The question of language has another aspect to it. Although one may assume that off-the-screen communication happened mostly in English and the participants were undoubtedly prepared for the linguistic challenge, we were served a series of scenes when the contestants exclaimed vulgar Polish words between each other while talking, usually very politely, to the local people. “How do we prepare this s*t?” asked one of the men in presence of a Laotian woman that was to assist him in preparing lao-lao. The man, let’s add, went on to become one of the winners of the show and the entire program also served as a chronicle of his sexist remarks. “As it is known, chicks are to be shot,” he once said in Bangkok, as his method of traveling included not asking women for directions. This rather unsettling method of cursing aloud in one’s own unintelligible language while smiling and talking politely to the local people reinforces one of the malpractices of tourism.

It is not only the people that are made instrumental in the show but also their culture, religion, and history. These cultural elements that often serve as magnets for tourism are reduced to being decoration or inspiration for physical tasks. The Angkor Wat (of which we got only a visual smattering) was the venue for a game of putting together three-dimensional puzzles, the elements of which were based in their design on local architecture. Similarly, the dragon dance in Thailand served as one more physical task: each pair was made to dress up in the dragon suit and go through an obstacle course.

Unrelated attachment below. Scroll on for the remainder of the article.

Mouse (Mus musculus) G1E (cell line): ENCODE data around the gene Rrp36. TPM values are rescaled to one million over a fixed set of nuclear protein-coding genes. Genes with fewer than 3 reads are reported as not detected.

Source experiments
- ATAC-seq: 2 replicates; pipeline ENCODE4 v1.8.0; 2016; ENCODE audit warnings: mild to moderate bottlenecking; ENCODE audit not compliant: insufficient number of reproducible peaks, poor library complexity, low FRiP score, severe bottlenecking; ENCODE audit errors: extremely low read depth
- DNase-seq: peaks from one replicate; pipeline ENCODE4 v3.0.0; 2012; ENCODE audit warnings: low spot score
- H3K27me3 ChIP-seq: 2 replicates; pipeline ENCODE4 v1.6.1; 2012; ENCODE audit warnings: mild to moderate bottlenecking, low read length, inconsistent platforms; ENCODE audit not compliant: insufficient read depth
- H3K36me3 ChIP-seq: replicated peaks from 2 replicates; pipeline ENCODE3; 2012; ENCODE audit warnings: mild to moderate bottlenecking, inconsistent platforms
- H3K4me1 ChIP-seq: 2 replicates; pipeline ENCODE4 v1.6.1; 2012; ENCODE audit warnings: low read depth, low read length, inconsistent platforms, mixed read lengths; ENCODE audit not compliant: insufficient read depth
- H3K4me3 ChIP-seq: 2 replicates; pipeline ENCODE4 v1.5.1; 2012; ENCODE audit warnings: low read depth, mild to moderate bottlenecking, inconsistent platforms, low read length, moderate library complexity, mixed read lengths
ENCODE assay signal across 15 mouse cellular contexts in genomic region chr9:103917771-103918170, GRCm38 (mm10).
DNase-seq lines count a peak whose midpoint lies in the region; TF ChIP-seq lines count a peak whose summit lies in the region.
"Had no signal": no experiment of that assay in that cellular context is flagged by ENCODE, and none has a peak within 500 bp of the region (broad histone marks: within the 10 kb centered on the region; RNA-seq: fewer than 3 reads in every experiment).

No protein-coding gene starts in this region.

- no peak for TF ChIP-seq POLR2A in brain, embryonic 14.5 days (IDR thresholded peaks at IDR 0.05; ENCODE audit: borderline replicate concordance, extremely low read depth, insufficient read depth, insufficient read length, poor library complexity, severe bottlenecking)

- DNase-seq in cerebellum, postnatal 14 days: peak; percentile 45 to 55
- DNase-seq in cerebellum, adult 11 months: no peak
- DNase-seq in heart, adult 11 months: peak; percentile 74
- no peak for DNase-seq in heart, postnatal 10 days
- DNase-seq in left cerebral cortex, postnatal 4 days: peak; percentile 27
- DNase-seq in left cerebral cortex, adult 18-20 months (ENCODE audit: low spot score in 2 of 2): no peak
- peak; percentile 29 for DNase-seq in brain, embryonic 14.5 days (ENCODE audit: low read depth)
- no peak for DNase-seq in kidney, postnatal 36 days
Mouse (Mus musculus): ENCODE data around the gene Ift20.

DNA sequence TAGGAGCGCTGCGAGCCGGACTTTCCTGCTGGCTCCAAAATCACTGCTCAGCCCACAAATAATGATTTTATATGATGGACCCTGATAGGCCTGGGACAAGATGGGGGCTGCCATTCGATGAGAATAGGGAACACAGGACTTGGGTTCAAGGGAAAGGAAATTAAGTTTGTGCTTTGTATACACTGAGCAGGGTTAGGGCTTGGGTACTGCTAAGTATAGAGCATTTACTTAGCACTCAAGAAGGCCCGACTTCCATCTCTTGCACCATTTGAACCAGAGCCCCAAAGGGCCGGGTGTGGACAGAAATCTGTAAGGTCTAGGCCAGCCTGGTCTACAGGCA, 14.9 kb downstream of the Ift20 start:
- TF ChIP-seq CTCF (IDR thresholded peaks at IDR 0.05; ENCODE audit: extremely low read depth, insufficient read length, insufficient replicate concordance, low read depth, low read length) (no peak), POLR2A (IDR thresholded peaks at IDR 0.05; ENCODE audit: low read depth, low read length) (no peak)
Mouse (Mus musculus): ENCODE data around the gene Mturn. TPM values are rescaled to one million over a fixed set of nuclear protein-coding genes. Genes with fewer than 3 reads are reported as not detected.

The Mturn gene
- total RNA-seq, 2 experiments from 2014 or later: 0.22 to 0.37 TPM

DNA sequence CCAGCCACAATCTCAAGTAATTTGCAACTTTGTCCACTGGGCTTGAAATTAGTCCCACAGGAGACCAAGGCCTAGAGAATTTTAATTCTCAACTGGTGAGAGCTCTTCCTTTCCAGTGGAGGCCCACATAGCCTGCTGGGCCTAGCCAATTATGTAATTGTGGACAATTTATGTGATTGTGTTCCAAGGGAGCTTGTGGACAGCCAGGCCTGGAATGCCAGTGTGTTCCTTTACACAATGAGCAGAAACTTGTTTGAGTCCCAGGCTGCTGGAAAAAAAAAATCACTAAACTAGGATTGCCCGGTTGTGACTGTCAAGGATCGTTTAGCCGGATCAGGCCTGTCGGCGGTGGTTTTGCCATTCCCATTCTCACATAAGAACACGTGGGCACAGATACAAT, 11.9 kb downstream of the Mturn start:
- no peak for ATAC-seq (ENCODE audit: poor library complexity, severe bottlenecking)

On the other hand, the notion of “exotic” informs the style of the show. One of the tasks was to make a Laotian man laugh. Another one was to find a few specific Khmer children in a school. Yet another was to consume a balut. One gets an impression from the show that it must be hard to make a Laotian man laugh (well, at least while communicating with him in Polish it may be), that Khmer people are difficult to distinguish from each other and, obviously, that balut is disgusting. One can sense an endeavor to present the others as really “Other,” the reverse of “normal”: their language is difficult to pronounce and their food is strange. One scene inside a family’s house focuses in particular on a small child eating a snake as something clearly extraordinary. Let me remind here that the shows claims that the family invited the contestants and the cameraman inside their house for free out of hospitality and “in return” the scene of their baby being fed with snake meat was recorded and shown to scores of Polish viewers as a curiosity.

This growingly Saidian picture is also achieved by setting the show in rural areas. Apart from Bangkok we rarely get a glimpse of large cities, modern infrastructure, middle class life, and the like. A European spectator can sit comfortably in front of his TV screen to be reassured of what he had been already thinking prior to watching the show: somewhere out there, at the fringe of the world, there live poor people with strange ways, and thus we, the rich people with normal ways, should be happy to be born where we were born. One could wish for the show to have a version in which Asian participants tour Europe and record the strange and exotic ways of the Old Continent’s people.

Of course, a reality show is not a place to look for lengthy and informative descriptions of a country but my overall impression was that the show did not really focus on Asia but on eight contestants that needed a colorful and exotic background as the canvas of their game. Or, in other words, the show’s name – Asia Express – is actually very frank. While it does not express the thoughts of the local people it takes us through their world in a manner of an express train.